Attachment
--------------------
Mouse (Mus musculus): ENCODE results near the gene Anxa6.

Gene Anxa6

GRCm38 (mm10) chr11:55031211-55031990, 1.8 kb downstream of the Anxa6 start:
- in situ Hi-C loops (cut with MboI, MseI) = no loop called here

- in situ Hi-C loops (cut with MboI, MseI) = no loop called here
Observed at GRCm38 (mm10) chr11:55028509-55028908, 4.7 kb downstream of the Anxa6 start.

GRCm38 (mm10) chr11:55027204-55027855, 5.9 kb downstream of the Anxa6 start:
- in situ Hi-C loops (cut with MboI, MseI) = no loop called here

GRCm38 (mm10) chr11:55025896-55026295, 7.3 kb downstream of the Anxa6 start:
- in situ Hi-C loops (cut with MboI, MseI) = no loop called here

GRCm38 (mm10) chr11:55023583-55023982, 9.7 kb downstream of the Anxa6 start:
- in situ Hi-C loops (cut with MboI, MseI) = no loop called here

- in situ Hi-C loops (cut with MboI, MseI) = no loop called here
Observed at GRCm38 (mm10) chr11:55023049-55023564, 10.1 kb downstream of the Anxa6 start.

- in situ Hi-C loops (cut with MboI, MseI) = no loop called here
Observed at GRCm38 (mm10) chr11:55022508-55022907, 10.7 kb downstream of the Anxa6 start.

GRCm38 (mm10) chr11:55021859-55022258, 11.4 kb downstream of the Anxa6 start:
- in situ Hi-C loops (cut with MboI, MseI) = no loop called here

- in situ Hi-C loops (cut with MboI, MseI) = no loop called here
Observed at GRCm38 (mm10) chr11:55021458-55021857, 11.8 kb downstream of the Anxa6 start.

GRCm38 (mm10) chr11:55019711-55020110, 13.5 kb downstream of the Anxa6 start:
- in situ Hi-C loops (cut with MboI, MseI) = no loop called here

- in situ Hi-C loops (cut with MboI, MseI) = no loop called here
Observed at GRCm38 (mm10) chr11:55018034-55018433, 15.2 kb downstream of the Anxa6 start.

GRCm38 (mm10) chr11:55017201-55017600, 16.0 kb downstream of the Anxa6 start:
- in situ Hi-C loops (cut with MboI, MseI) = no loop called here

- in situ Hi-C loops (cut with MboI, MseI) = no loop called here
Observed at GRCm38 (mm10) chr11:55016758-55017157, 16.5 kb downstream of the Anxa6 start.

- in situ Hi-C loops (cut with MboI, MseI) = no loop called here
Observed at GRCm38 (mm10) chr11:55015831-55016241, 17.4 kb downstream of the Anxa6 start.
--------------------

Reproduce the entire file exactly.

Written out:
Mouse (Mus musculus): ENCODE results near the gene Anxa6.

Gene Anxa6

GRCm38 (mm10) chr11:55031211-55031990, 1.8 kb downstream of the Anxa6 start:
- in situ Hi-C loops (cut with MboI, MseI) = no loop called here

- in situ Hi-C loops (cut with MboI, MseI) = no loop called here
Observed at GRCm38 (mm10) chr11:55028509-55028908, 4.7 kb downstream of the Anxa6 start.

GRCm38 (mm10) chr11:55027204-55027855, 5.9 kb downstream of the Anxa6 start:
- in situ Hi-C loops (cut with MboI, MseI) = no loop called here

GRCm38 (mm10) chr11:55025896-55026295, 7.3 kb downstream of the Anxa6 start:
- in situ Hi-C loops (cut with MboI, MseI) = no loop called here

GRCm38 (mm10) chr11:55023583-55023982, 9.7 kb downstream of the Anxa6 start:
- in situ Hi-C loops (cut with MboI, MseI) = no loop called here

- in situ Hi-C loops (cut with MboI, MseI) = no loop called here
Observed at GRCm38 (mm10) chr11:55023049-55023564, 10.1 kb downstream of the Anxa6 start.

- in situ Hi-C loops (cut with MboI, MseI) = no loop called here
Observed at GRCm38 (mm10) chr11:55022508-55022907, 10.7 kb downstream of the Anxa6 start.

GRCm38 (mm10) chr11:55021859-55022258, 11.4 kb downstream of the Anxa6 start:
- in situ Hi-C loops (cut with MboI, MseI) = no loop called here

- in situ Hi-C loops (cut with MboI, MseI) = no loop called here
Observed at GRCm38 (mm10) chr11:55021458-55021857, 11.8 kb downstream of the Anxa6 start.

GRCm38 (mm10) chr11:55019711-55020110, 13.5 kb downstream of the Anxa6 start:
- in situ Hi-C loops (cut with MboI, MseI) = no loop called here

- in situ Hi-C loops (cut with MboI, MseI) = no loop called here
Observed at GRCm38 (mm10) chr11:55018034-55018433, 15.2 kb downstream of the Anxa6 start.

GRCm38 (mm10) chr11:55017201-55017600, 16.0 kb downstream of the Anxa6 start:
- in situ Hi-C loops (cut with MboI, MseI) = no loop called here

- in situ Hi-C loops (cut with MboI, MseI) = no loop called here
Observed at GRCm38 (mm10) chr11:55016758-55017157, 16.5 kb downstream of the Anxa6 start.

- in situ Hi-C loops (cut with MboI, MseI) = no loop called here
Observed at GRCm38 (mm10) chr11:55015831-55016241, 17.4 kb downstream of the Anxa6 start.